One of the theories of mood difficulties and mental health problems is known as the inflammatory model where inflammation is described as the driving force for symptoms associated with low mood and mental health difficulties.

Inflammation will negatively impact our mitochondria, the energy producing factories of the body, the stress hormone cortisol’s feedback loops and even the production of neurotransmitters.

So here are five ways to use diet and lifestyle to address low mood.

Refined Carbohydrates

Don’t overdo the carbs – particularly simple sugars and processed refined carbs found in sweets, cakes and  white bread. These will rapidly increase blood sugar and insulin levels as the body tries to use or store the sugar. The energy highs and lows accompanied by diets rich in refined carbs can be difficult for the brain to deal with leading in the short term to mood swings and concentration difficulties. In the long term, research suggests that the brain can become insulin resistant, diminishing the neural signalling leading to depressive and anxious behaviours.


Focus on whole, nutrient-dense foods and healthy fats – This way of eating is anti-inflammatory and has a positive impact on mental wellbeing. Why? Because it will be rich in  B vitamins like folate, vitamin B12 and vitamin B6 all of which are essential cofactors in the  production of neurotransmitters like dopamine – the pleasure neurotransmitter -, serotonin – the mood neurotransmitter – and GABA – the calming neurotransmitter. and a deficiency in any of these may adversely affect mental wellbeing.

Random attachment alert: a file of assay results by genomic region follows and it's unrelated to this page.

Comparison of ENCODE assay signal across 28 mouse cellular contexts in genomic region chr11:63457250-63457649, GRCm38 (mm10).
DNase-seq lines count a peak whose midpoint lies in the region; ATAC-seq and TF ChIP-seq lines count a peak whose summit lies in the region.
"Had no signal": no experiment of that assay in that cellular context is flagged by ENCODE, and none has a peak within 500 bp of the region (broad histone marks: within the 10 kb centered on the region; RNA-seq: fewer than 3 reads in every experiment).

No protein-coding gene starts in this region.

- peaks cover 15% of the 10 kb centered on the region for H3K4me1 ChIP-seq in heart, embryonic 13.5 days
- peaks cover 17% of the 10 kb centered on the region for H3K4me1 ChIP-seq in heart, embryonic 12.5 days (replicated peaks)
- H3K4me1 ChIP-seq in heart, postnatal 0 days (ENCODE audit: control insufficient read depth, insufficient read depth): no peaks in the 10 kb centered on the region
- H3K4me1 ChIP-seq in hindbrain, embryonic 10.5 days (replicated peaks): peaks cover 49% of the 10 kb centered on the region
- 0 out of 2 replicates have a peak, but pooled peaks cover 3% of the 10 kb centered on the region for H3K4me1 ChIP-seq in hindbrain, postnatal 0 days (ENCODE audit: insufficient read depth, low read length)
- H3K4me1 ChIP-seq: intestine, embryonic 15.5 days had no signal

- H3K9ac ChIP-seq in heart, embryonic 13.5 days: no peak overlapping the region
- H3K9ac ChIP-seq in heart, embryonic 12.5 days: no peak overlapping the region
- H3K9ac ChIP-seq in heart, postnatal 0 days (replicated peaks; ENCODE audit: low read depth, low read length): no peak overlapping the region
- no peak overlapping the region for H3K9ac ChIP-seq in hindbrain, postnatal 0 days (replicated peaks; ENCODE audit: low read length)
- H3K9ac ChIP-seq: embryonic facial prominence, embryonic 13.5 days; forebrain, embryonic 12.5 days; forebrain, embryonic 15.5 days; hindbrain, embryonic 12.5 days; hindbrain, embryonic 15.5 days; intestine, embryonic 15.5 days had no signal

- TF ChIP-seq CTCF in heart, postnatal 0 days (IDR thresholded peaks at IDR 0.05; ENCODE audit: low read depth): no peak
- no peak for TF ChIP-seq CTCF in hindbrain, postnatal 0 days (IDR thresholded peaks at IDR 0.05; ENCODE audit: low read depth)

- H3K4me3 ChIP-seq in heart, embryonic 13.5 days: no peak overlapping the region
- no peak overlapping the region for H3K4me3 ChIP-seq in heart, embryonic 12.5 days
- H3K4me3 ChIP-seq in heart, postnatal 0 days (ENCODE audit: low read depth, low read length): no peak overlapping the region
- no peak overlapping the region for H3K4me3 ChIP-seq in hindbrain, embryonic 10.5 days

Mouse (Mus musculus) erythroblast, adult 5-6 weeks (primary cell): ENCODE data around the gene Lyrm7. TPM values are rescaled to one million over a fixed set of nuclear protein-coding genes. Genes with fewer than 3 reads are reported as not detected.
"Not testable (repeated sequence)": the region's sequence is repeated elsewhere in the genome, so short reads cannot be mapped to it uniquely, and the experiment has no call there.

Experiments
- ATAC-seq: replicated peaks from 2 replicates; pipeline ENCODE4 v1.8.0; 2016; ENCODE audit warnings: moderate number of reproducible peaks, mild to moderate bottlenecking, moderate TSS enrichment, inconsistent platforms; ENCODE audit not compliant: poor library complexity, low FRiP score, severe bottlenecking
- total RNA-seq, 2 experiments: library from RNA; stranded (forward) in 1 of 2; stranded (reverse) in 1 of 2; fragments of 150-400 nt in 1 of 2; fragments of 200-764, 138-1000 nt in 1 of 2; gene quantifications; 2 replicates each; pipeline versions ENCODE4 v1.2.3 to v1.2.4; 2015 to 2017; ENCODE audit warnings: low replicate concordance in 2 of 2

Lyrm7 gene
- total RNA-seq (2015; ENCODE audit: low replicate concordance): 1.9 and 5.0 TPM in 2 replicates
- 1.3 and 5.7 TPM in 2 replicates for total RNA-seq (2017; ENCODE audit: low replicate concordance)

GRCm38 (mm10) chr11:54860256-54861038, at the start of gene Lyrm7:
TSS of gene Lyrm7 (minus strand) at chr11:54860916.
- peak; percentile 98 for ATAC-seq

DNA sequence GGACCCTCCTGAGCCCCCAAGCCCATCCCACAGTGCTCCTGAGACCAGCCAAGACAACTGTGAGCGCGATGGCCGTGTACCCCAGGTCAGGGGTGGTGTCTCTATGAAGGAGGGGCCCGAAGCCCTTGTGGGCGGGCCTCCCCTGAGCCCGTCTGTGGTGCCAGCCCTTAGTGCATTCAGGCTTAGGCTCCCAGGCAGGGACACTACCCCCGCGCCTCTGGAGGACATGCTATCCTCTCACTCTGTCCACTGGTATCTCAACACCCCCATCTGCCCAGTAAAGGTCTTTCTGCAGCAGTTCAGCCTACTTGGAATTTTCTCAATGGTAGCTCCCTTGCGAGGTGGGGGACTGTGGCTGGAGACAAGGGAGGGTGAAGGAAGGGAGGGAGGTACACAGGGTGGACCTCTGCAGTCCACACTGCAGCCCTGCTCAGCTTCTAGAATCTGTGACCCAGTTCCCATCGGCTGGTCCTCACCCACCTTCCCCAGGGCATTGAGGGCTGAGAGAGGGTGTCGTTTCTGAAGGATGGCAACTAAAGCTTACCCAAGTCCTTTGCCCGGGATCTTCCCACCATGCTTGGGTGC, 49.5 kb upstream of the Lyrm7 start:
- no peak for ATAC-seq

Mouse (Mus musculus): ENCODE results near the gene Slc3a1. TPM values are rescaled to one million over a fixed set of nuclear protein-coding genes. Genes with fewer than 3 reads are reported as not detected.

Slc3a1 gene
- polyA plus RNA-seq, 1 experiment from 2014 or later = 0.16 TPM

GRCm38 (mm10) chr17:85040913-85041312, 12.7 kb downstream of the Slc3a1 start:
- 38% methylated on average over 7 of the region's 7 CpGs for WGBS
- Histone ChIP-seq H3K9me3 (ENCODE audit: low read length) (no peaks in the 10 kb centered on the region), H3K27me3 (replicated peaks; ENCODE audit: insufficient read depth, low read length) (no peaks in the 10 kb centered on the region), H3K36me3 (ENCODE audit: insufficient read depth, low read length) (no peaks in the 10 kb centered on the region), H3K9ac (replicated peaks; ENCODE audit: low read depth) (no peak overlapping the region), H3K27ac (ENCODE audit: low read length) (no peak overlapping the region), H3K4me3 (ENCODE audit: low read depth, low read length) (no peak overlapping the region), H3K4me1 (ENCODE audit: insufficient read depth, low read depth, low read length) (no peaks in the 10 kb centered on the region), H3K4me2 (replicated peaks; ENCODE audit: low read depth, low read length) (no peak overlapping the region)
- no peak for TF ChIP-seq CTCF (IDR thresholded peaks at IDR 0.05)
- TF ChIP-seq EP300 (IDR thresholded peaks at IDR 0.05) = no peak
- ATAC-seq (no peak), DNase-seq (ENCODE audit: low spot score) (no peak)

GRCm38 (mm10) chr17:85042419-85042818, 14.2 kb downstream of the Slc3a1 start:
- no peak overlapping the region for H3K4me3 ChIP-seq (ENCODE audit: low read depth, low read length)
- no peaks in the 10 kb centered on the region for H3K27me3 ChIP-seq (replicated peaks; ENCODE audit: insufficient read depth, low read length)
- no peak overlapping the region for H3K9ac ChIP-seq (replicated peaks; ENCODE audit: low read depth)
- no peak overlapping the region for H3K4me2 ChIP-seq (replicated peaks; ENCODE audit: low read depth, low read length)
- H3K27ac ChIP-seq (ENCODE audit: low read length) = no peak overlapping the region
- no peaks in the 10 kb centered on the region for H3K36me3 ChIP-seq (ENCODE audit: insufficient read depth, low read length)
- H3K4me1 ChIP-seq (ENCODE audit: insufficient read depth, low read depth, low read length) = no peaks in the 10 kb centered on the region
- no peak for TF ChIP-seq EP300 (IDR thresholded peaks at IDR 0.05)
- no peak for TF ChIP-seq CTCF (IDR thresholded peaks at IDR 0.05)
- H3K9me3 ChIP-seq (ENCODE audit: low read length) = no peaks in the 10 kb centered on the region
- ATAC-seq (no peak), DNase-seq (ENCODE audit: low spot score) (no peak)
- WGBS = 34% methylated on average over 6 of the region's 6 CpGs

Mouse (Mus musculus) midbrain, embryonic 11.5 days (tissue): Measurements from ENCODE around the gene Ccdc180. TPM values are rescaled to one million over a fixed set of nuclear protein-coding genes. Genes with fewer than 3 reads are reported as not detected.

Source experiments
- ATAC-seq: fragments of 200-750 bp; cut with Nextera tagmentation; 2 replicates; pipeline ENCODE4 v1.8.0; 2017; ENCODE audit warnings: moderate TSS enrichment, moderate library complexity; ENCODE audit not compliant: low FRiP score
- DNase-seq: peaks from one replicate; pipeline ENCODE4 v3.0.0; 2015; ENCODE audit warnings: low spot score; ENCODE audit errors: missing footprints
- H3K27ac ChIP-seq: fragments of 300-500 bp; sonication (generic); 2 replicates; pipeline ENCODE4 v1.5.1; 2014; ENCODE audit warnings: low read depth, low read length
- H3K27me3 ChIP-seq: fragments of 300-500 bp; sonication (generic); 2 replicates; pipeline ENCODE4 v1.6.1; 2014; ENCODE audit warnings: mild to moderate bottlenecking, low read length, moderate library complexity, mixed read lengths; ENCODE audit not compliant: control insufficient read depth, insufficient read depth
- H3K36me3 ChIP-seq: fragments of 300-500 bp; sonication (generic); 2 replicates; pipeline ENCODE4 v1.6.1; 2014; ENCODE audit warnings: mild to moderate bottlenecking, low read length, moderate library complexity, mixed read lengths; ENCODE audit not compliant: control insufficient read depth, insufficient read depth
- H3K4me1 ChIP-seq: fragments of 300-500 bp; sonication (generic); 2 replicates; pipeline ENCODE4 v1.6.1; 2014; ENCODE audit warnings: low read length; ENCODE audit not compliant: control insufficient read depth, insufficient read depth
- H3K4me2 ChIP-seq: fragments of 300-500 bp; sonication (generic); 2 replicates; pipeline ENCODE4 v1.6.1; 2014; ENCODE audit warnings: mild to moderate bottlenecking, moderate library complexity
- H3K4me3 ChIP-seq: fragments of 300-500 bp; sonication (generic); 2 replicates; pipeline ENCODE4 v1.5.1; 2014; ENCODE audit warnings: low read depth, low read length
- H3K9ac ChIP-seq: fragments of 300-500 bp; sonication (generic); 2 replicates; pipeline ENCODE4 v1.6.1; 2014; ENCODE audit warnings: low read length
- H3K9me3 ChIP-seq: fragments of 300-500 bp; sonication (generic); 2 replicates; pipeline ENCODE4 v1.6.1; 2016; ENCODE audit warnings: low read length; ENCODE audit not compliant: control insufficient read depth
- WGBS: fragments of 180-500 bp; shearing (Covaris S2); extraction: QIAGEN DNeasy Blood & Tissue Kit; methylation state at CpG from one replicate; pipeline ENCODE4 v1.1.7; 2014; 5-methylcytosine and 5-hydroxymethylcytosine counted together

So where can you get these nutrients… dark leafy greens, avocado, fish, poultry, eggs, sweet potatoes and bananas are some of the foods containing folate and B6. While vitamin B12 is almost exclusively found in animal products so if you’re not eating meat or fish then you may need to think about supplementation. A deficiency of this vitamin may take years to develop but there have been reports of psychosis, blindness, paralysis and even death associated with a lack of this essential vitamin.


Often described as a miracle cure, decades of epidemiological research have identified both physical and mental health gains associated with humans moving. When it comes to mental health, exercise increases brain derived neurotrophic factor (BDNF) which supports memories, our ability to learn and remember new things as well as a healthy mood. Exercise also veers the tryptophan metabolic pathway away from the neurotoxin quinolinic acid associated with a number of mental illnesses towards the production of serotonin.


You’re probably well aware of how your mood is affected after not getting a good night’s sleep. If you are struggling to sleep, good sleep hygiene may help keep your bedroom cool between 15 and 19 degrees celsius,  limiting artificial light a couple of hours before bed, using black curtains to achieve a completely dark room without mobile devices or glowing alarm clocks. Tracking your sleep using apps may also offer great insights into things you could do to improve your sleep.

Social connections

Humans are social animals and meaningful connections ideally in real life with family and friends supports mental wellbeing and promotes mental resilience.

Get into nature

Spending time in green space such as a park or nature tail has a positive impact on mental wellbeing. The Japanese practice of forest bathing (shinrin-yoku) has been found to significantly decreases depression and anxiety